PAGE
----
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asana favorites how to find yoga teacher/school yoga practice

ashtanga in new york :: finding a teacher

How to find a mysore ashtanga teacher in new york? LMGTFY. Because honestly, that’s how I found Lori. An internet search. I then asked two ashtangi friends if they knew her and heard good things about both her and her assistant, as well as a little gossip. I had a feeling that’s where I’d end up, but since I was searching I thought I’d check a few others out, first. Elephant Beans has a helpful list of Mysore and Led classes in NYC. It’s out-of-date, but it’s a more thorough listing than this. Definitely check the shala’s current schedule before you show up. I found that most led classes are really half primary, not full, even if they schedule doesn’t list it as half. That can be frustrating, but it’s due to the fact that many drop-in students just can’t do full primary. Half is more than enough.

Of the ashtanga shalas in NYC, the major contenders are: Ashtanga Yoga New York, Ashtanga Yoga Shala NYC with Guy Donahaye, and Ashtanga Yoga Sadhana with Lori Brungard. That’s a subjective list of places where I actually know people who practice. There are other studios with Mysore programs in the city as well, like Kula Yoga, Pure Yoga, and The Shala Yoga House, as well as studios that offer led classes.

Boulder 2002 by Dominic Corigliano
P. Jois Teaching in Boulder 2002
by Dominic Corigliano

I tried a few of these at Greenhouse Holistic in Williamsburg with Carla Waldron and John Schneider. Both were excellent, especially for led classes, which can be hard to teach. I found them both gentle and respectful of everyone in the room, which was full of people at different levels. I overheard Carla tell a student to press into his elbows to help takeoff in chakrasana. This turned into a major gem for me. I tried it later and it gave me a new confidence in the maneuver. I was quite pleased. The Roebling studio is pretty basic, with nice brick walls. It’s close to the L train, but still way too far for me to travel every day, though they are growing their ashtanga program.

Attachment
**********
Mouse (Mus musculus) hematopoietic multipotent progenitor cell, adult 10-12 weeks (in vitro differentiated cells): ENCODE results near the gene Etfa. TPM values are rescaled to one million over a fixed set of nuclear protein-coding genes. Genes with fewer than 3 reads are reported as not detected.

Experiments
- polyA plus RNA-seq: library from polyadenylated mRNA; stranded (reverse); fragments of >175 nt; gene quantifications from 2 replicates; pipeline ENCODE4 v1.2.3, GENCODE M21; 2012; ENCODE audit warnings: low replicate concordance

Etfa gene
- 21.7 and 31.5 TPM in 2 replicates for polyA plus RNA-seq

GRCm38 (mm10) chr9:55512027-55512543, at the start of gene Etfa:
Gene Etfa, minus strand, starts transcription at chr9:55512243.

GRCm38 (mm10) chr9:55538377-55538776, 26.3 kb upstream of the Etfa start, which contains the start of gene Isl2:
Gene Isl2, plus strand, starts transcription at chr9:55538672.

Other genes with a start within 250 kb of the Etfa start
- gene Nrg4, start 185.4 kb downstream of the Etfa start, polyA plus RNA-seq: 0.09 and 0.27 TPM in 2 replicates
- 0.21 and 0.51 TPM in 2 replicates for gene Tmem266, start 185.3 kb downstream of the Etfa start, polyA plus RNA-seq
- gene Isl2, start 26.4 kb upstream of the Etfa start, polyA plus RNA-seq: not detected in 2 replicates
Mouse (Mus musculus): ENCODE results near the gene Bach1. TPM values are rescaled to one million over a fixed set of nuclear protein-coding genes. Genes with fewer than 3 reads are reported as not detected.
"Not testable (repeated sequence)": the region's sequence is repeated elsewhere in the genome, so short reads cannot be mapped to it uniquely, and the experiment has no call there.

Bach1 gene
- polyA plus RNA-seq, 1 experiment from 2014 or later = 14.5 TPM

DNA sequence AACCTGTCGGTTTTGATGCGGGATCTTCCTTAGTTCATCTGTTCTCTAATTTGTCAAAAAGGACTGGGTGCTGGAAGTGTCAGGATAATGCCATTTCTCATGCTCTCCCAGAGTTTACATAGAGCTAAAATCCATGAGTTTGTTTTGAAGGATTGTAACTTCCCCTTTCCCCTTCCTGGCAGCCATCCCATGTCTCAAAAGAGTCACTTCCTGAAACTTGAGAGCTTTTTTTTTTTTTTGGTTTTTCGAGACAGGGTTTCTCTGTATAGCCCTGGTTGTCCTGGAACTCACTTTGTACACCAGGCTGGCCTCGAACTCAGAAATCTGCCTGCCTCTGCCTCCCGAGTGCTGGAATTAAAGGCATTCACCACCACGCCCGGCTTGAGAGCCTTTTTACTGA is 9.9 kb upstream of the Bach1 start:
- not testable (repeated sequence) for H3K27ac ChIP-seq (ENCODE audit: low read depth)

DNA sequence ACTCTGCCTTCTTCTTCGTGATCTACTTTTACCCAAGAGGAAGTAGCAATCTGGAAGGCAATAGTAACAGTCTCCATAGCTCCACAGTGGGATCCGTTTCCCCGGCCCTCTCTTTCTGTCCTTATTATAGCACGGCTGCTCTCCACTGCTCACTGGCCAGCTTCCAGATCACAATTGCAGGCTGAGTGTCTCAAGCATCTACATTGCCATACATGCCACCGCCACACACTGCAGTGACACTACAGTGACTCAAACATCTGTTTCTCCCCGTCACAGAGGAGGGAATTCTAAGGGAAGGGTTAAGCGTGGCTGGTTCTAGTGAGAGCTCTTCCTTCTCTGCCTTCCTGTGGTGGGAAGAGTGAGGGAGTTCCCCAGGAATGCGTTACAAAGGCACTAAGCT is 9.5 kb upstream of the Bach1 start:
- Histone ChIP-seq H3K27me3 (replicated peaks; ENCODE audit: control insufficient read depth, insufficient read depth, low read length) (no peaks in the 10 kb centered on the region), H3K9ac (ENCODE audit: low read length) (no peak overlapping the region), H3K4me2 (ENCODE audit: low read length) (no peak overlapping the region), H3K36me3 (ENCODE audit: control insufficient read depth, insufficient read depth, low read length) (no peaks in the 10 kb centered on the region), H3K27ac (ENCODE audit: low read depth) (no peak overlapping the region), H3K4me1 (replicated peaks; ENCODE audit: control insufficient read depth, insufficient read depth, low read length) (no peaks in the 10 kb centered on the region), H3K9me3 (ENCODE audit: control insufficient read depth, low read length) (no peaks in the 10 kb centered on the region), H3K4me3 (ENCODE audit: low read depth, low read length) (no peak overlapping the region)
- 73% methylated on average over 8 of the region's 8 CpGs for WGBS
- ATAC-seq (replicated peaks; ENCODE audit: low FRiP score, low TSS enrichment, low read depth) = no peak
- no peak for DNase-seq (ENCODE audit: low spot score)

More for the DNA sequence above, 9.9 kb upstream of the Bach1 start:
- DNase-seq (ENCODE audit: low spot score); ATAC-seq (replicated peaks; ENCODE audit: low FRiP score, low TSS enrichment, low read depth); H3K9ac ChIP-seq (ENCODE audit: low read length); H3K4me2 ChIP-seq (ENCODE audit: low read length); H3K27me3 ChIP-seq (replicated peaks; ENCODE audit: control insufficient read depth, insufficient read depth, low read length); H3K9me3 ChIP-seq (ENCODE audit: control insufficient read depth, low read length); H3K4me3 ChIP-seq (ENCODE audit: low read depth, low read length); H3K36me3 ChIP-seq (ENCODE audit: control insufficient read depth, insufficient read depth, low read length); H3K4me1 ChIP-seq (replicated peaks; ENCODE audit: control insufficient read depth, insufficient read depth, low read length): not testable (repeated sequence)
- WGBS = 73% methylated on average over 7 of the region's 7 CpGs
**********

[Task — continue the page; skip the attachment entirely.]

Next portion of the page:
Definitely a must try for Williamsburgers is daily mysore at Kula Yoga with Augustine Kim (pictured at top). I practiced in the lovely space once, and would happily practice there daily if it fit into my space-time continuum even slightly more easily. Augustine is a gifted teacher who truly cares about his students’ practices, which you may have noticed can be sadly rare in ego-maniacal NYC.

The East Village is the epicenter of Ashtanga in NYC, but I thought I’d try some teachers on the Upper West Side. There was a dreadful experience at a shala in Harlem and many spammy gems like this from Pure: “Autumn-that crisp trans-formative season where the evergreens become inflamed by Nature’s radiant change has truly manifested. In New York City no tree, flower, meadow or hill will go untouched by the bright colors of change. That is the allure of October, which brings to mind through the power of Yoga you can be apart of that change too. Pure Yoga, rated “Best Yoga” 2009 through 2011 encourages this type of transformation through our 130 classes taught by the best teachers in the city! [sic]” Wow. As hard as it was to pass up the BEST TEACHERS!! and OCTOBER FREE!! on October 31st, when we were all licking our hurricane wounds and unable to get uptown anyway, I gave it a miss. Any studio that has to rope you in with gym-style enrollment fees (they are owned by Equinox) is not the power of yoga I seek. Perhaps the teachers are great, but I was less than impressed with their management and “yoga advisor.”